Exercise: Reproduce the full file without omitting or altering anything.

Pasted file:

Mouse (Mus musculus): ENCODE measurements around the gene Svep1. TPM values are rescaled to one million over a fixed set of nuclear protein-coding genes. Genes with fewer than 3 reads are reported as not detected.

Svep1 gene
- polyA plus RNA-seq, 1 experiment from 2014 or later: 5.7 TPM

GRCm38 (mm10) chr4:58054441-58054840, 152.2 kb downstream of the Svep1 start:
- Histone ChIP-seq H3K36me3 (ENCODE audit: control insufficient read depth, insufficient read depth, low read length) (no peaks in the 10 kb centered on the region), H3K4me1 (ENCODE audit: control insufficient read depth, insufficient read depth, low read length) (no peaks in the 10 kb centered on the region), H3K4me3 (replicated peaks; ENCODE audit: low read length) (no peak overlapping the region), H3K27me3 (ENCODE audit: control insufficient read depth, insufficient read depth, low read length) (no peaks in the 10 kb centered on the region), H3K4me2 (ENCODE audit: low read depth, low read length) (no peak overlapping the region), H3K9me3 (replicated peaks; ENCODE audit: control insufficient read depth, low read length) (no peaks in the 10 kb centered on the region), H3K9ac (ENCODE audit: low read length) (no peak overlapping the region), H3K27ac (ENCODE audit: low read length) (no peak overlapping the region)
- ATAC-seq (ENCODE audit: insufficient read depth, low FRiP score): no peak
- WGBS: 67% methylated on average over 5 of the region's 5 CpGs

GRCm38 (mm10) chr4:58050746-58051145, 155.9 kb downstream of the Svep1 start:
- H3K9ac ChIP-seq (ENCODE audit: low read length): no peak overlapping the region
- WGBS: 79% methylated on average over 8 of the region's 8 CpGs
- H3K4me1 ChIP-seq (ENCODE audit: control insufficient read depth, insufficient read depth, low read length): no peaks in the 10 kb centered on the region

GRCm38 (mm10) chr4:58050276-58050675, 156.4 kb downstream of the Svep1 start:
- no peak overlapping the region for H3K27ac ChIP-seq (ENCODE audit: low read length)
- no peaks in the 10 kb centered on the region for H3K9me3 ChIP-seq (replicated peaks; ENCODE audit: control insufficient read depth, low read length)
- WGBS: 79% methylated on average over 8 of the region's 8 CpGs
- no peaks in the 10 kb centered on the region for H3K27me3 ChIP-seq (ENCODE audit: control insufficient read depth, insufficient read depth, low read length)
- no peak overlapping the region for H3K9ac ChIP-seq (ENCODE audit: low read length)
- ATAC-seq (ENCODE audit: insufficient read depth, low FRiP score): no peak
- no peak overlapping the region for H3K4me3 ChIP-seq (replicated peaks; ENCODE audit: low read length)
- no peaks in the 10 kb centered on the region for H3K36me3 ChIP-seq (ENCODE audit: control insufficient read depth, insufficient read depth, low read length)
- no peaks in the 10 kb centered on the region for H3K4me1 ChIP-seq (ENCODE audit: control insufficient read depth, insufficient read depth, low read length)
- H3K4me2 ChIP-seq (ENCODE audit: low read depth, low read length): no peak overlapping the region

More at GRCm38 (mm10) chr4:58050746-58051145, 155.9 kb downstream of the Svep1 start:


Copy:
Mouse (Mus musculus): ENCODE measurements around the gene Svep1. TPM values are rescaled to one million over a fixed set of nuclear protein-coding genes. Genes with fewer than 3 reads are reported as not detected.

Svep1 gene
- polyA plus RNA-seq, 1 experiment from 2014 or later: 5.7 TPM

GRCm38 (mm10) chr4:58054441-58054840, 152.2 kb downstream of the Svep1 start:
- Histone ChIP-seq H3K36me3 (ENCODE audit: control insufficient read depth, insufficient read depth, low read length) (no peaks in the 10 kb centered on the region), H3K4me1 (ENCODE audit: control insufficient read depth, insufficient read depth, low read length) (no peaks in the 10 kb centered on the region), H3K4me3 (replicated peaks; ENCODE audit: low read length) (no peak overlapping the region), H3K27me3 (ENCODE audit: control insufficient read depth, insufficient read depth, low read length) (no peaks in the 10 kb centered on the region), H3K4me2 (ENCODE audit: low read depth, low read length) (no peak overlapping the region), H3K9me3 (replicated peaks; ENCODE audit: control insufficient read depth, low read length) (no peaks in the 10 kb centered on the region), H3K9ac (ENCODE audit: low read length) (no peak overlapping the region), H3K27ac (ENCODE audit: low read length) (no peak overlapping the region)
- ATAC-seq (ENCODE audit: insufficient read depth, low FRiP score): no peak
- WGBS: 67% methylated on average over 5 of the region's 5 CpGs

GRCm38 (mm10) chr4:58050746-58051145, 155.9 kb downstream of the Svep1 start:
- H3K9ac ChIP-seq (ENCODE audit: low read length): no peak overlapping the region
- WGBS: 79% methylated on average over 8 of the region's 8 CpGs
- H3K4me1 ChIP-seq (ENCODE audit: control insufficient read depth, insufficient read depth, low read length): no peaks in the 10 kb centered on the region

GRCm38 (mm10) chr4:58050276-58050675, 156.4 kb downstream of the Svep1 start:
- no peak overlapping the region for H3K27ac ChIP-seq (ENCODE audit: low read length)
- no peaks in the 10 kb centered on the region for H3K9me3 ChIP-seq (replicated peaks; ENCODE audit: control insufficient read depth, low read length)
- WGBS: 79% methylated on average over 8 of the region's 8 CpGs
- no peaks in the 10 kb centered on the region for H3K27me3 ChIP-seq (ENCODE audit: control insufficient read depth, insufficient read depth, low read length)
- no peak overlapping the region for H3K9ac ChIP-seq (ENCODE audit: low read length)
- ATAC-seq (ENCODE audit: insufficient read depth, low FRiP score): no peak
- no peak overlapping the region for H3K4me3 ChIP-seq (replicated peaks; ENCODE audit: low read length)
- no peaks in the 10 kb centered on the region for H3K36me3 ChIP-seq (ENCODE audit: control insufficient read depth, insufficient read depth, low read length)
- no peaks in the 10 kb centered on the region for H3K4me1 ChIP-seq (ENCODE audit: control insufficient read depth, insufficient read depth, low read length)
- H3K4me2 ChIP-seq (ENCODE audit: low read depth, low read length): no peak overlapping the region

More at GRCm38 (mm10) chr4:58050746-58051145, 155.9 kb downstream of the Svep1 start: